Friday, 05 February 2021
The Belgian government needs to think about existing and future risks concerning the current pandemic and how it is managing them, according to an expert in risk management.
An interim report based on the work being done by the special commission in charge of examining the management of the new coronavirus (Covid-19) epidemic by Belgium was presented to the Chamber by Antwerp Management School professor Hugo Marynissen on Friday.
The experts emphasised the importance of developing a viable crisis management strategy and the importance of reflecting on the success it has.
It pointed out a ‘lack of clear vision on how we can manage crises’, and Marynissen highlighted that ‘too little has been invested in the health sector, in crisis detection networks, and in their management.’
According to the report, Belgium has been unable to address this issue since the 2016 terrorist attacks, adding that the country has been ‘too busy dealing with the past without anticipating the future’.
The experts highlighted that crisis management is based on four pillars: politics, operations, communication and central consultation between all pillars. During this health crisis, there have been ‘great divergences’ when it concerned this central consultation, they noted.
When it comes to the political pillar, Marynissen questioned the tactic put in place, adding that the report noted that the initial structure (including the Risk Assessment Group) was replaced by several components, committees, and task-forces that coexisted.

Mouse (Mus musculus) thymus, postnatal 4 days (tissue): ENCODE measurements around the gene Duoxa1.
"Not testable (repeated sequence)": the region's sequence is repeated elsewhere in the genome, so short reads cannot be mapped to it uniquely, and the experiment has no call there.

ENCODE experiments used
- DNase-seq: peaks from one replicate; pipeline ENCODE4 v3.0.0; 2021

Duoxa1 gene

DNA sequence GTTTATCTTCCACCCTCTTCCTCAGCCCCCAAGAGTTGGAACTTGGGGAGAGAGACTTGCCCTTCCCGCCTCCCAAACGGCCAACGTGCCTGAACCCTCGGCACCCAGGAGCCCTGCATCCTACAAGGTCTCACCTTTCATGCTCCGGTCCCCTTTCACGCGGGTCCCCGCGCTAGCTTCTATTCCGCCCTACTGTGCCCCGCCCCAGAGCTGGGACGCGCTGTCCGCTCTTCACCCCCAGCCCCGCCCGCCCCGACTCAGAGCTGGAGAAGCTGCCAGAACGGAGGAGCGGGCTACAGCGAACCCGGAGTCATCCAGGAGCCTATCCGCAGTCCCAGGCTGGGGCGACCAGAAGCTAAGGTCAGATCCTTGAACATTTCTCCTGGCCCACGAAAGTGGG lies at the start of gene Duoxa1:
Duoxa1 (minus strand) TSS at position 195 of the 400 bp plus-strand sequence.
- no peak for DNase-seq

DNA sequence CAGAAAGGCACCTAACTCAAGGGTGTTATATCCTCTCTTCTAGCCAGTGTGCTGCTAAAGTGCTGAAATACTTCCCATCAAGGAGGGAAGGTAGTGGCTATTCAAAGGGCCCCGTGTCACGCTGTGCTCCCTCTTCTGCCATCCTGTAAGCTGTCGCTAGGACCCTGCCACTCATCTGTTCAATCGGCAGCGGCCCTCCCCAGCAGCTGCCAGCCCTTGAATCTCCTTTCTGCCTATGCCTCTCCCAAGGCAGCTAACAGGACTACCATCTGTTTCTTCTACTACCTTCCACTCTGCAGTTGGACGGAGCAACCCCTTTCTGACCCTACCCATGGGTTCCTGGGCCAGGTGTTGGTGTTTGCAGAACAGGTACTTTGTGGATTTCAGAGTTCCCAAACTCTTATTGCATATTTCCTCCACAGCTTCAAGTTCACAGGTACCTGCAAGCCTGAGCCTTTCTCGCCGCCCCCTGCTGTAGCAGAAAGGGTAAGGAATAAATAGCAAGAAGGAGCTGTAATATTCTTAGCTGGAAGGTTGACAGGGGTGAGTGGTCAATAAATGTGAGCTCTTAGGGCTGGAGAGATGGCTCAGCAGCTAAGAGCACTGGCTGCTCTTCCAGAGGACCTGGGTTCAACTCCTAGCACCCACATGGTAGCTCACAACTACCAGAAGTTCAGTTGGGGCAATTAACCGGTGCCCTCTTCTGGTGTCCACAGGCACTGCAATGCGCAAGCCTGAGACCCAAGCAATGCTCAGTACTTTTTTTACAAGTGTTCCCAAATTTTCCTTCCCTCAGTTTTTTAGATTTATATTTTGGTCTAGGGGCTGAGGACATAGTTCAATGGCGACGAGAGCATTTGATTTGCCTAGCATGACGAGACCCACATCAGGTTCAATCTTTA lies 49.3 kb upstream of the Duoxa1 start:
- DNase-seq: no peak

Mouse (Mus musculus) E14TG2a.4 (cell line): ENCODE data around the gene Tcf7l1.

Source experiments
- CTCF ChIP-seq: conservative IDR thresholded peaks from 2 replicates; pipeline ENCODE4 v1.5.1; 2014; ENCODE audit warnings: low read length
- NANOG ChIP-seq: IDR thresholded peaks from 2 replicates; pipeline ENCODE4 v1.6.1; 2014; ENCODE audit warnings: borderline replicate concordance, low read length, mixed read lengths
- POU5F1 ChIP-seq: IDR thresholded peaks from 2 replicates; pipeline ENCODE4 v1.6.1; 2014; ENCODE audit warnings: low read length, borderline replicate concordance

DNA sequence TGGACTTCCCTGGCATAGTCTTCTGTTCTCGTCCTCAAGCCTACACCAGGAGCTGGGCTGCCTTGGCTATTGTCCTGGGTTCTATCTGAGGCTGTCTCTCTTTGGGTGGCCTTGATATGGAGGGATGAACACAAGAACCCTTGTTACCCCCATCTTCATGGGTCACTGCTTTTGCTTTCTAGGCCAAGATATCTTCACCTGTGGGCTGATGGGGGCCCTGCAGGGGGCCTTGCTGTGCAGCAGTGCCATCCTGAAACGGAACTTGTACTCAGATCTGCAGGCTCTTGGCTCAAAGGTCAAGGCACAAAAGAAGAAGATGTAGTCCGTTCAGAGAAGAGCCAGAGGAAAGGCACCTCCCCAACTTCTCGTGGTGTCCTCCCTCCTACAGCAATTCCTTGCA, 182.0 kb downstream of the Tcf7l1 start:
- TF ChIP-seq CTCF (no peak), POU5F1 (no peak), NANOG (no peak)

“What were the reasons for adopting the existing structure or setting it aside?” asked Marynissen, urging ministers to question the former government representatives about this in a hearing which will take place after the Carnival Holiday.
For future reference, the experts called for better preparations of a general plan: “There was no contingency plan for pandemic management. It was the internal organisation of the hospitals that allowed them to react quickly,” Marynissen concluded.
It suggested the government should create a plan with which they will be able to ‘activate working groups that can issue an alert for the entire (operational) line’, and to carry out prior exercises in crisis risk management.
Finally, they also called for the empowerment of the population and the training of political personnel in crisis management.
The report was compiled by Yves Coppieters (professor of public health at the ULB), Leïla Belkhir (Infectologist at the UCLouvain), Marc Sabbe (an emergency doctor at the UZ Leuven), and Hugo Marynissen (professor at the Antwerp Management School and expert in risk management).
The Brussels Times